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Fast, Accurate, Useful Assessment—Or Not

By Julie Scullen
 | Oct 21, 2015

ThinkstockPhotos-102115I’m exhausted.

School is a world of pretests, quizzes, chapter tests, unit tests, essay tests, performance tests, and even fitness tests. We’ve now added methods of testing we call formative assessments, interim assessments, summative assessments, performance assessments, common assessments, and diagnostic assessments. We give assessments using rubrics, checklists, and even check-brics. We give paper-pencil and online standardized tests, norm-referenced tests, criterion-referenced tests, and benchmark tests. Students answer using constructed responses, essays, and technology enhanced items.

I’m developing assessment blindness. Text exhaustion. No. 2 pencil calluses.

While back to school shopping this fall, I noticed a set of No. 2 pencils on sale labeled, “Perfect for Standardized Tests!” Really? What about, “Perfect for writing poetry!” or “Perfect for jotting down ideas!” or “Perfect for logarithms and algorithms!”?

I don’t remember a time when I wasn’t taking, giving, researching, or writing assessments of some kind. When I’m not doing these tasks, I’m analyzing test results, disaggregating data, or being developed professionally in the newest test format. Assessment can be invaluable or useless, and the range in between is wide.

It’s overwhelming.

Old-timers in my family will tell you there are three ways to get your car fixed: Quickly, cheaply, or well. You can pick only two. If you need your car fixed quickly and cheaply, it won’t be done well. If you need it done cheaply and well, it won’t be quick. You get the idea.

I’ve found the same to be true of reading assessment. Some assessments are quick to administer; some provide reliable, consistent, and measureable results; and some provide information useful enough to guide classroom instruction. Very rarely can you find assessments that provide all three. Toss in the need to assess students with an authentic task and without the use of a timer, and the number of choices decreases dramatically.

The car repair analogy works well for assessment. If an assessment is fast and reliable, it is often standardized and less likely to provide results useful to classroom teachers. Any assessment that provides a result of single number (or letter) in a range is unlikely to give a teacher insight into individual instructional needs.

If an assessment provides useful diagnostic and instruction-altering feedback, it requires a great deal of time to administer. Analysis takes time. Kids are complicated. My questions are, “Would you rather kids were testing or reading? Would you rather spend money on test prep manuals or classroom libraries?”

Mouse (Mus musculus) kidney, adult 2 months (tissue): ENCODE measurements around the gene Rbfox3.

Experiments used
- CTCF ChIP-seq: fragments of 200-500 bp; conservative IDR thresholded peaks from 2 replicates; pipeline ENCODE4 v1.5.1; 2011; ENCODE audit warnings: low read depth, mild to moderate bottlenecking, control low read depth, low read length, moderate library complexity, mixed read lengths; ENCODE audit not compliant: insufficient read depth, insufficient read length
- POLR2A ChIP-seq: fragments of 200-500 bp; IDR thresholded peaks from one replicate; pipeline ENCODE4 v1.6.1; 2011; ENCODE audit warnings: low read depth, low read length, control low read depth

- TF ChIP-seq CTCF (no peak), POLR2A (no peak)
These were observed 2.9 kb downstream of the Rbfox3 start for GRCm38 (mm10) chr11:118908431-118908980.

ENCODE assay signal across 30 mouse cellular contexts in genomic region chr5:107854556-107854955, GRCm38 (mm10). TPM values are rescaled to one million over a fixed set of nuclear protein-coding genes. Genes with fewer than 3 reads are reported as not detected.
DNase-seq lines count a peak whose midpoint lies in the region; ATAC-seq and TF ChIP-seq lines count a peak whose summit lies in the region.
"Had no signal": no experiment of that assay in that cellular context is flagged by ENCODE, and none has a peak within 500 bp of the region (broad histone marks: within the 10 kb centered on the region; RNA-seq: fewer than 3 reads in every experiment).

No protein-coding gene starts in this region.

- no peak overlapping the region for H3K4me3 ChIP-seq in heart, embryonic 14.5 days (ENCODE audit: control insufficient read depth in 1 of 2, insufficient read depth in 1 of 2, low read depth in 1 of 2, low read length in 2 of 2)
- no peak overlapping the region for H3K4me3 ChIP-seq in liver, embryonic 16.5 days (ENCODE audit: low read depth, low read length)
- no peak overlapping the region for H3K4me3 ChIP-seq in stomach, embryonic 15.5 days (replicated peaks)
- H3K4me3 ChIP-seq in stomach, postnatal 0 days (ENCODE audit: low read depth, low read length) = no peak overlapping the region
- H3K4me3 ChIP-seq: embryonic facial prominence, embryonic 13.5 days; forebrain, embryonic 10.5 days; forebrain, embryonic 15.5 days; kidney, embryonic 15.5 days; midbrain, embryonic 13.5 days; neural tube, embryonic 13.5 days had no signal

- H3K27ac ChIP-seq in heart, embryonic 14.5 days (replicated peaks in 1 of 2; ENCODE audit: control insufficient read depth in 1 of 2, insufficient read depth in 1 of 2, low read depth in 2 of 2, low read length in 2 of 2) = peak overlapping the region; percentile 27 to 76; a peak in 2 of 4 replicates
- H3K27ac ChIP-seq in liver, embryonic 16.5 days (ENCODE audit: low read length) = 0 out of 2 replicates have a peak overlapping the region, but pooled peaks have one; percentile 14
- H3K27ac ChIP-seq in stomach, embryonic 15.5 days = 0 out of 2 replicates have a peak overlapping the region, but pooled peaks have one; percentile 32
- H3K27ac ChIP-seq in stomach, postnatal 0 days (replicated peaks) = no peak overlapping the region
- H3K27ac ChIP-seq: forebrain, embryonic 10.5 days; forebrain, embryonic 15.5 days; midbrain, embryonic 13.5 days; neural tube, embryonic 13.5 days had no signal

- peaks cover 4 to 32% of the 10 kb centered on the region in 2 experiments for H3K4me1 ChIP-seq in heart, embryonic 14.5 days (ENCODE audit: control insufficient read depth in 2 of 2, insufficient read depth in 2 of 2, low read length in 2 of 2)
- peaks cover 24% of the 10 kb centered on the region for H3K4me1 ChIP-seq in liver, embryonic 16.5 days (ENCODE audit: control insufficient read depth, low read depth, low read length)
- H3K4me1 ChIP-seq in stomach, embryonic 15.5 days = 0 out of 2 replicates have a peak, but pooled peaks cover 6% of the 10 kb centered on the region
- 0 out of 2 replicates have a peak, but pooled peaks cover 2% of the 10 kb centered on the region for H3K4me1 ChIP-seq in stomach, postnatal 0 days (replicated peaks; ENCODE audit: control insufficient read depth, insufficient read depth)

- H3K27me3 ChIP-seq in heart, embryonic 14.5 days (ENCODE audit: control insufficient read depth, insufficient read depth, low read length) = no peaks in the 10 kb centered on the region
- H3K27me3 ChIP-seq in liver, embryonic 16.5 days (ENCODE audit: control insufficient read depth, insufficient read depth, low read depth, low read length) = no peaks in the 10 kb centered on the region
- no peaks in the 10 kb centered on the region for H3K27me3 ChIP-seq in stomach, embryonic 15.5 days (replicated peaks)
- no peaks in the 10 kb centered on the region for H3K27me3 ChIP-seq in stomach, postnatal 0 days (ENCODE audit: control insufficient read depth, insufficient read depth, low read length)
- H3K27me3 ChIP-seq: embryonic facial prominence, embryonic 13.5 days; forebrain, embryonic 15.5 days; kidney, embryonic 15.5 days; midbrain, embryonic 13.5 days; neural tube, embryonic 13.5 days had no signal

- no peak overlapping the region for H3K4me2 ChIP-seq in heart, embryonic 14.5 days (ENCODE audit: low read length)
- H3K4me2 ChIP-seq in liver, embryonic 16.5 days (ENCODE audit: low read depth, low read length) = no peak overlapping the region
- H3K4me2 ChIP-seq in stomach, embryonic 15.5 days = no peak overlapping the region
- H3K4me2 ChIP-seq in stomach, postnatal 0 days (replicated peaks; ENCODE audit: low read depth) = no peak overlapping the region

Or, this: “How much instructional time are you willing to sacrifice?”

I have a strong memory of a test I would consider fast and reliable: the yearly trek to the gym for fitness testing. (I can still smell the sweat, tension, and embarrassment hanging in the air.) The gym teacher would assess our strength; boys did pull-ups on one side of the gym while girls performed the flexed arm hang on the other. While the boys were grunting, gasping, and counting the number of times they could pull their chins up over the bar, the female gym teacher held her stopwatch and counted how many seconds each girl could keep her chin hovering above the bar while her feet dangled below. (At the time, I never thought to question why boys needed to have enough strength to pull themselves up into the boat or over an obstacle, while girls merely needed the ability to dangle there until help arrived.)

I think we could now label that test a “moderately authentic performance task with a differentiation component.”

Did that test inspire me to get stronger? Was I suitably inspired to sprint out to the playground monkey bars and build my arm-hanging stamina? Not one bit.

I can’t help but wonder, if I, myself, am exhausted and overwhelmed with testing, how do our students feel? “Test fatigue” has become a commonly heard phrase in our schools.

Does the testing inspire our students to work harder, become smarter, read more, or build their skills?  Not very often.   

So here’s my final question: Is it worth it?

Julie Scullen is a former president of the Minnesota Reading Association and Minnesota Secondary Reading Interest Council and is a current member of the International Literacy Association Board of Directors. She taught most of her career in Secondary Reading Intervention classrooms and now serves as Teaching and Learning Specialist for Secondary Reading in Anoka-Hennepin schools in Minnesota, working with teachers of all content areas to foster literacy achievement. She teaches graduate courses at Hamline University in St. Paul in literacy leadership and coaching, as well as reading assessment and evaluation.

 

1 comment

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  1. Ima nuther teacher | Nov 18, 2015
    Yes, enough.  But indulge me a minit.  Lots of tests, and no one is asking if the tests have a legitimate psychometric informing the design, and providing accurate, reliable and valid data.  Most graduate programs require a class in statistical analysis.  With just these rude tools it is possible to see that the text-book, district created short cycle assessments and the large publisher instruments (PARCC) have nothing in common, no consistency in design, and NO psychometric considerations in place.  I know it's hard to do, and that most of the bosses and suits don't know how to create psychometrically vetted tests, but still, we are just chasing our tails and crashing in flames with the current meaningless test culture of paranoia, accusation and defamation targeting the teaching profession.

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